Interested in learning what's next for the gaming industry? Join gaming executives to discuss emerging parts of the industry this October at GamesBeat Summit Next. Register today.


Person interacting with a Kinect in an art gallery

Microsoft is embracing the DIY future with a special version of the Kinect hardware and firmware made just for Windows.

That means it will soon be even easier for tinkerers to create PC-based programs that turn them into giant blob-men or give them enormous virtual breasts. Or, on the less silly side, developers could more easily use Kinect to give robots 3-D vision using Windows-based development tools instead of janky code downloaded from god knows where.

The new Kinect hardware for Windows will have relatively minor modifications. It will have a shorter USB cable and a special USB adapter, to ensure better compatibility with standard USB hardware. And its firmware will include a special “Near Mode” to allow the Kinect sensors to work at closer distances, as little as 50cm with good fidelity or 40cm with some degradation. That means Kinect will work better for people who are sitting close to it, in front of computer monitors, rather than across the room, as it was originally designed to be used.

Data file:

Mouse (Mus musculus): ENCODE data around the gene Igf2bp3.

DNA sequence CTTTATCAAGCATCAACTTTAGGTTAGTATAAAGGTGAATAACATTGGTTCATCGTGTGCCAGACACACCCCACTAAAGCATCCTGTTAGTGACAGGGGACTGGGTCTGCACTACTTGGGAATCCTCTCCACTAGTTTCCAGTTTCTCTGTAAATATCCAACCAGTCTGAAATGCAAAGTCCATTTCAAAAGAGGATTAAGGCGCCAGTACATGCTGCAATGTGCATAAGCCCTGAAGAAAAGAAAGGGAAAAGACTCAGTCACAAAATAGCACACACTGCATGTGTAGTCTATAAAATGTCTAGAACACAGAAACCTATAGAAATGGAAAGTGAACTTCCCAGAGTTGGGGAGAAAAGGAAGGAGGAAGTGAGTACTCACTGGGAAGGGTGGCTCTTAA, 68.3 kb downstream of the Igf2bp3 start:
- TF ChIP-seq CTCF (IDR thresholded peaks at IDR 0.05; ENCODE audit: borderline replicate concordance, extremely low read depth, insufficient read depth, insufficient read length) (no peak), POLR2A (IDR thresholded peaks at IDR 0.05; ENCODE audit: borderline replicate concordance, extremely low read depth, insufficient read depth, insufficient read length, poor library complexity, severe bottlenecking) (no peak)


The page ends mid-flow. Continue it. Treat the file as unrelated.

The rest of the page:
Event

MetaBeat 2022

MetaBeat will bring together thought leaders to give guidance on how metaverse technology will transform the way all industries communicate and do business on October 4 in San Francisco, CA.

Register Here

Kinect is Microsoft’s unusually hackable 3-D scanner/sensor, originally made for the Xbox 360. Its sophisticated combination of visual and infrared cameras make it a powerful device for sensing the size and shape of a room, the posture and movements of humans within it, and for detecting and recognizing voice commands as well as gestures. Shortly after its launch in November, 2010, hackers quickly discovered that it was fairly easy to hack the Kinect, which has a standard USB interface, reverse-engineering it to make it work with non-Xbox hardware. After an initial period of knee-jerk disapproval, Microsoft decided to embrace the Kinect-enabled future, going so far as to release a software development kit for Kinect programmers, in June, 2011. Microsoft chief executive Steve Ballmer has even touted the potential for Kinect programming, saying the platform will be increasingly open to developers.

Image credit: Matthew Miller/Flickr

Enhanced by Zemanta

GamesBeat's creed when covering the game industry is "where passion meets business." What does this mean? We want to tell you how the news matters to you -- not just as a decision-maker at a game studio, but also as a fan of games. Whether you read our articles, listen to our podcasts, or watch our videos, GamesBeat will help you learn about the industry and enjoy engaging with it. Learn more about membership.